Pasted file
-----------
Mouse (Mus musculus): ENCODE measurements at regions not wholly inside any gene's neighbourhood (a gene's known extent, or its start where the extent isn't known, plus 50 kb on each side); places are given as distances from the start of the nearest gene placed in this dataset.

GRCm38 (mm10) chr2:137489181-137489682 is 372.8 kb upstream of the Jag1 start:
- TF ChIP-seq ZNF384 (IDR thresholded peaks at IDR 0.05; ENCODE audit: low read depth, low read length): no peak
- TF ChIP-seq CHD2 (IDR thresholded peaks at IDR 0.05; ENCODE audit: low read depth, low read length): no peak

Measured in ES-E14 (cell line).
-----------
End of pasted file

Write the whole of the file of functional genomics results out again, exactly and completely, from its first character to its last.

Mouse (Mus musculus): ENCODE measurements at regions not wholly inside any gene's neighbourhood (a gene's known extent, or its start where the extent isn't known, plus 50 kb on each side); places are given as distances from the start of the nearest gene placed in this dataset.

GRCm38 (mm10) chr2:137489181-137489682 is 372.8 kb upstream of the Jag1 start:
- TF ChIP-seq ZNF384 (IDR thresholded peaks at IDR 0.05; ENCODE audit: low read depth, low read length): no peak
- TF ChIP-seq CHD2 (IDR thresholded peaks at IDR 0.05; ENCODE audit: low read depth, low read length): no peak

Measured in ES-E14 (cell line).